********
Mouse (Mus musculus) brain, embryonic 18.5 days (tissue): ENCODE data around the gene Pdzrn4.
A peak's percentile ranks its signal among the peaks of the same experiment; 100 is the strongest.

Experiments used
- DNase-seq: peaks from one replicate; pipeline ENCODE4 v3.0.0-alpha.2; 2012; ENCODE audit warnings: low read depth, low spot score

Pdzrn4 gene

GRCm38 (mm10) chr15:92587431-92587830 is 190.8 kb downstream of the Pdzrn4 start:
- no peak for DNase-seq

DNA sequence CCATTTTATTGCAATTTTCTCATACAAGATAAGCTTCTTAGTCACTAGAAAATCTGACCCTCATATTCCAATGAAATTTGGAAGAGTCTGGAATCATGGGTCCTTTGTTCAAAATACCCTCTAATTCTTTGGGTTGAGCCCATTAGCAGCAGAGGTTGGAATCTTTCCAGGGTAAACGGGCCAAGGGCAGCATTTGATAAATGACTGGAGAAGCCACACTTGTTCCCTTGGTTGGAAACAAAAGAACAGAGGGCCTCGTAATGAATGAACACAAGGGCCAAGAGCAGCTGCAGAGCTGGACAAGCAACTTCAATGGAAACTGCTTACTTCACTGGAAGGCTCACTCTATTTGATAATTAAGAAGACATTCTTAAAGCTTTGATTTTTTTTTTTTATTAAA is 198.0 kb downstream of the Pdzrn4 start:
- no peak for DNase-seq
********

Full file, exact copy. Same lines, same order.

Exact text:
Mouse (Mus musculus) brain, embryonic 18.5 days (tissue): ENCODE data around the gene Pdzrn4.
A peak's percentile ranks its signal among the peaks of the same experiment; 100 is the strongest.

Experiments used
- DNase-seq: peaks from one replicate; pipeline ENCODE4 v3.0.0-alpha.2; 2012; ENCODE audit warnings: low read depth, low spot score

Pdzrn4 gene

GRCm38 (mm10) chr15:92587431-92587830 is 190.8 kb downstream of the Pdzrn4 start:
- no peak for DNase-seq

DNA sequence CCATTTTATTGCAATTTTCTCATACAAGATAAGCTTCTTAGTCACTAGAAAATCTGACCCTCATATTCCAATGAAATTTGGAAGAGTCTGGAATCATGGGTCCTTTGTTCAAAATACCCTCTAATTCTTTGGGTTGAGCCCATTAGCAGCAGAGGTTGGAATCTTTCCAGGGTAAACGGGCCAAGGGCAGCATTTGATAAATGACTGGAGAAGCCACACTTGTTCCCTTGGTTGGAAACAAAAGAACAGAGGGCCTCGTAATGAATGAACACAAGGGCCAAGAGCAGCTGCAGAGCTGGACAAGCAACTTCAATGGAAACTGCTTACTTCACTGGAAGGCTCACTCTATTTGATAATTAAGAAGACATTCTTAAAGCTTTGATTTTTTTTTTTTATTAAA is 198.0 kb downstream of the Pdzrn4 start:
- no peak for DNase-seq